Synthetic Biologics' Drug to Prevent C. Diff Infections Gets Phase III Go-Ahead from FDA
The company and the agency discussed the development of SYN-004 (ribaxamase) to prevent antibiotic-mediated Clostridium difficile infection (CDI). In short, patients that receive intravenous doses of beta-lactam antibiotics have the healthy bacteria that live in their gastrointestinal tract killed off as well as the bugs being targeted. This disruption in healthy gut bacteria allows opportunistic pathogens like C. difficile (often called C. diff) to grow. Ribaxamase is designed to break down the beta-lactam antibiotics to mediate the disruption to the gut microbiome.
IV beta-lactam antibiotics include penicillin and cephalosporin antibiotics such as ceftriaxone. In the U.S., this disruption leads to 453,000 C. diff infections and more than 29,000 C. diff-related deaths each year.
The FDA had suggested a structure for a Phase III clinical efficacy and safety trial for the drug, which if successful, would support submission for approval on the basis of a single Phase III trial. The company will need to submit a detailed trial protocol for the FDA to approve, but investors clearly saw it as promising.
“We are very pleased with the productive advice we have received from the FDA during our recent End-of-Phase II meeting,” stated Steven A. Shallcross, interim chief executive officer and chief financial officer, of Synthetic Biologics. “Having a clear path forward in the form of a Phase III clinical program for ribaxamase is an exciting and important milestone for our company and should be highly beneficial in our ongoing strategic partnering discussions.”
Ribaxamase is a first-in-class oral enzyme prophylactic drug that degrades specific IV beta-lactam antibiotics in the gastrointestinal tract. This maintains the natural balance of the microbiome in the gut to prevent C. diff infection, overgrowth of pathogens and the emergence of antimicrobial resistance.
A Phase IIb clinical trial of 412 patients met its primary endpoint of significantly decreasing CDI. Early analysis of the trial data indicated seven confirmed cases of CDI in the placebo group compared to two cases in the group receiving ribaxamase. Patients who received the drug had a 71.4 percent relative risk reduction in CDI rates compared to those in the placebo group.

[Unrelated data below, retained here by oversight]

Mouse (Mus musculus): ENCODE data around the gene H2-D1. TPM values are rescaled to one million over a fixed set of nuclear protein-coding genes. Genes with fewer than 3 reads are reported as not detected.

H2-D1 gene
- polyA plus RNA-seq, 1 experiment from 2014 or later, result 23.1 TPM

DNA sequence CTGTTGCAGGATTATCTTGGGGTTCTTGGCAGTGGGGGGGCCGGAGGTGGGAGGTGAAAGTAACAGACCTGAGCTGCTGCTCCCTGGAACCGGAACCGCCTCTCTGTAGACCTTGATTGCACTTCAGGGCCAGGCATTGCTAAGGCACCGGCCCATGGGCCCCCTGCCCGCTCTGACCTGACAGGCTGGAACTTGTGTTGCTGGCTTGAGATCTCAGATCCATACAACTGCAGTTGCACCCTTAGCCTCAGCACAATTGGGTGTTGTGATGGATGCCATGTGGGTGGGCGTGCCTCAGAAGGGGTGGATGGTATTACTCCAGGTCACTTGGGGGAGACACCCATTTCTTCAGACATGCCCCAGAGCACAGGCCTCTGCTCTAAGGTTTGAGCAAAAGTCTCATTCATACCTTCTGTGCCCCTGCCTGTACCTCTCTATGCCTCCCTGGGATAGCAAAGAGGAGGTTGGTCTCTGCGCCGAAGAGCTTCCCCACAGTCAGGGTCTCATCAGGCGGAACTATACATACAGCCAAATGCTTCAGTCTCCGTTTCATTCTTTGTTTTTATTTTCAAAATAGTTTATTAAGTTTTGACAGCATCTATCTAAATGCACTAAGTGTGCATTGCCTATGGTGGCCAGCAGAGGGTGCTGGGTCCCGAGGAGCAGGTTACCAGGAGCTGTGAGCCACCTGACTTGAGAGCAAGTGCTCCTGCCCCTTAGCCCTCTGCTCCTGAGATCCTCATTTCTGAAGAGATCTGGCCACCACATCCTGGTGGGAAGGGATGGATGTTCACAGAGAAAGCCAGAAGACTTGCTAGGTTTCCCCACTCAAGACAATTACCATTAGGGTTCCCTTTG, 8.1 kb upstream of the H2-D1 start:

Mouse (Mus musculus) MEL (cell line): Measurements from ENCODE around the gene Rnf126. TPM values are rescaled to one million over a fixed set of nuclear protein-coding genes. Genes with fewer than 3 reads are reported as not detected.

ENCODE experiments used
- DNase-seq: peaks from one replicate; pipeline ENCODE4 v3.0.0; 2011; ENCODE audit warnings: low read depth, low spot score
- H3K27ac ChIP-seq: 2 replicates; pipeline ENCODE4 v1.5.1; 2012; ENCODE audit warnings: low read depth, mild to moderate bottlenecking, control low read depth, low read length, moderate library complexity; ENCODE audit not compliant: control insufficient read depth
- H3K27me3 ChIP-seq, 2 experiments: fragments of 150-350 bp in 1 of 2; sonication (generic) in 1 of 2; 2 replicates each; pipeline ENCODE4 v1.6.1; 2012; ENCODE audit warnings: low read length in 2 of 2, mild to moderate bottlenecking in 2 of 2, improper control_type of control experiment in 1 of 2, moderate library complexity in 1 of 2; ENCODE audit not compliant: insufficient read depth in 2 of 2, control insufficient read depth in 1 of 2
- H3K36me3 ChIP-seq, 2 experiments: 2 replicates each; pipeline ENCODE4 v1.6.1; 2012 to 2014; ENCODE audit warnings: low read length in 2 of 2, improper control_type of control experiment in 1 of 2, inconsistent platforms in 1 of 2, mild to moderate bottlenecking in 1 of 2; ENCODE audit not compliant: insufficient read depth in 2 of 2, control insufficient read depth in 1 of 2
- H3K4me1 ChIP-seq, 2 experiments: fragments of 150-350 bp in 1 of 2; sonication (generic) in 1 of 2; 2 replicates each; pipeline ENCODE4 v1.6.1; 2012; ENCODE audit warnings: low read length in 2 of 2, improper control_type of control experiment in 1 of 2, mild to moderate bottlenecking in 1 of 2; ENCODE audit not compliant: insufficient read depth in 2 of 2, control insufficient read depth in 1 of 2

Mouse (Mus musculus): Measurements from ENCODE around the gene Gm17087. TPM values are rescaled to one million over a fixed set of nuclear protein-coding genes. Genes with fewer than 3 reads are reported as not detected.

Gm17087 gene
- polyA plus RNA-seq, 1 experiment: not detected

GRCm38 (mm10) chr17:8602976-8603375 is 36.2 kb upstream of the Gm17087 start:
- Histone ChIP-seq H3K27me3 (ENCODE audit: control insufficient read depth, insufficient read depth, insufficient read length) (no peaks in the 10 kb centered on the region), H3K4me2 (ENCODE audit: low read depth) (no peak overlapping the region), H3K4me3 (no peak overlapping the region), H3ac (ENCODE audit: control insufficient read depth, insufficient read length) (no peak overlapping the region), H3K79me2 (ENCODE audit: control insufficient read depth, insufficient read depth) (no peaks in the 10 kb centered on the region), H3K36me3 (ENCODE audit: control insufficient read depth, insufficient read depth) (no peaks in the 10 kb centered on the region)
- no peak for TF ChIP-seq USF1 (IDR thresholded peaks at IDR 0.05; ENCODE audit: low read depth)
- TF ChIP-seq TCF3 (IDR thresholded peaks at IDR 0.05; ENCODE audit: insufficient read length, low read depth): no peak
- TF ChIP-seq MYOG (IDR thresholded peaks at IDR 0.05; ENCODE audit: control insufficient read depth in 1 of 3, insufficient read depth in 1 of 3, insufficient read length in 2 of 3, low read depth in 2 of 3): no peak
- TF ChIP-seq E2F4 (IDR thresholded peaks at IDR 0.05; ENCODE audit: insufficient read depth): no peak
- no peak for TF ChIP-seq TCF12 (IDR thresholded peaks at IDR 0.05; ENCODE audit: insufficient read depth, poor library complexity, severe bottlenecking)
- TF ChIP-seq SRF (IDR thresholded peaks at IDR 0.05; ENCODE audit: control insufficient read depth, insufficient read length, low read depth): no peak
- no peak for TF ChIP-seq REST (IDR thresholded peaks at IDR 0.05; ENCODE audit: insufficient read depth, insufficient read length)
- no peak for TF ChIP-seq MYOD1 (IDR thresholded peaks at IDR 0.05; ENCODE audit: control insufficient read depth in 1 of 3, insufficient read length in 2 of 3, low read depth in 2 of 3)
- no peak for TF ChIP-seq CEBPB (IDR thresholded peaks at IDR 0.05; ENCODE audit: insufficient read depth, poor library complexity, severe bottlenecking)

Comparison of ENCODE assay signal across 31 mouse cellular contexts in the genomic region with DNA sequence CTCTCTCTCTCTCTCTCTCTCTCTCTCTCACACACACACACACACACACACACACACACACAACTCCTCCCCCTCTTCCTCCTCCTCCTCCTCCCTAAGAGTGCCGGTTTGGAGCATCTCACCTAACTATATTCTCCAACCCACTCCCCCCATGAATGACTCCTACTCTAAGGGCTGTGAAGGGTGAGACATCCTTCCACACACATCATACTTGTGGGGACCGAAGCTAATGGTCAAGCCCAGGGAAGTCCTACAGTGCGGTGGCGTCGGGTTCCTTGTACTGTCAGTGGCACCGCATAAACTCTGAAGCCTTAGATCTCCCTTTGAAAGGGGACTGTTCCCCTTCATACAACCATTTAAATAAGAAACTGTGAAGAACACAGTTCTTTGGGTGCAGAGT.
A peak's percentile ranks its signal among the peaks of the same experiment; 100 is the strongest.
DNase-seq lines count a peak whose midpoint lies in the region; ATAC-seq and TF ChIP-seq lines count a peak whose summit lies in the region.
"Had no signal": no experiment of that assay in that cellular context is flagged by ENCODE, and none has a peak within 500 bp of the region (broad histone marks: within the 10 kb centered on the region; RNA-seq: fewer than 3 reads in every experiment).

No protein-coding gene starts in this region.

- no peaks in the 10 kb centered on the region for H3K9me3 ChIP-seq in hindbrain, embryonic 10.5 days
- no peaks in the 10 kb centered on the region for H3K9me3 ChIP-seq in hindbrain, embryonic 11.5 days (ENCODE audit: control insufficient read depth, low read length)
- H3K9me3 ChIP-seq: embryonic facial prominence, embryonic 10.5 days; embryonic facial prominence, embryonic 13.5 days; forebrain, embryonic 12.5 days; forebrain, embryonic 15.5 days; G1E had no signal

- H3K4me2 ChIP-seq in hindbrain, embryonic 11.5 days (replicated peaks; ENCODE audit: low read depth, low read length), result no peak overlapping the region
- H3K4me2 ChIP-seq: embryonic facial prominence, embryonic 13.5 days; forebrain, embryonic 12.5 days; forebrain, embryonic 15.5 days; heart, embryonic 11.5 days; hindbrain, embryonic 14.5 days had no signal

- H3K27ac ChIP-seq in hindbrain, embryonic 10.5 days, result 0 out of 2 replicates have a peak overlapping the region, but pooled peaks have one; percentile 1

In the discussions with the FDA, they identified the key elements of a proposed Phase III trial. It would involve a single, global, event-driven trial with a fixed maximum number of patients. It would enroll patients with a range of underlying infections treated with a variety of IV beta-lactam antibiotics.
Synthetic Biologics indicates it expects to start the Phase III program once it secures more financing from a strategic partnership. It is also evaluating opportunities to develop the drug for a more focused clinical indication in transplant patients.
At the company’s recent third-quarter financial report, Shallcross stated, “During the third quarter we also held an End of Phase II meeting with the FDA to define a clear and achievable pathway forward for SYN-004, our first-in-class therapeutic intervention designed to protect the gut microbiome from antibiotic-mediated dysbiosis. We also announced that we are evaluating opportunities that may further unlock the potential of SYN-004 through the pursuit of a second more focused indication in a specialty patient population with multiple potential disease endpoints associated with IV beta-lactam-induced gut microbiome damage, such as allogeneic hematopoietic cell transplant (HCT) recipients.”
He added, “This dual approach may enable us to continue the clinical advancement of SYN-004 in a cost-effective manner while targeting an area of clear unmet need and expanding upon the established data set to further validate SYN-004’s use in the broader indication for the prevention of CDI.”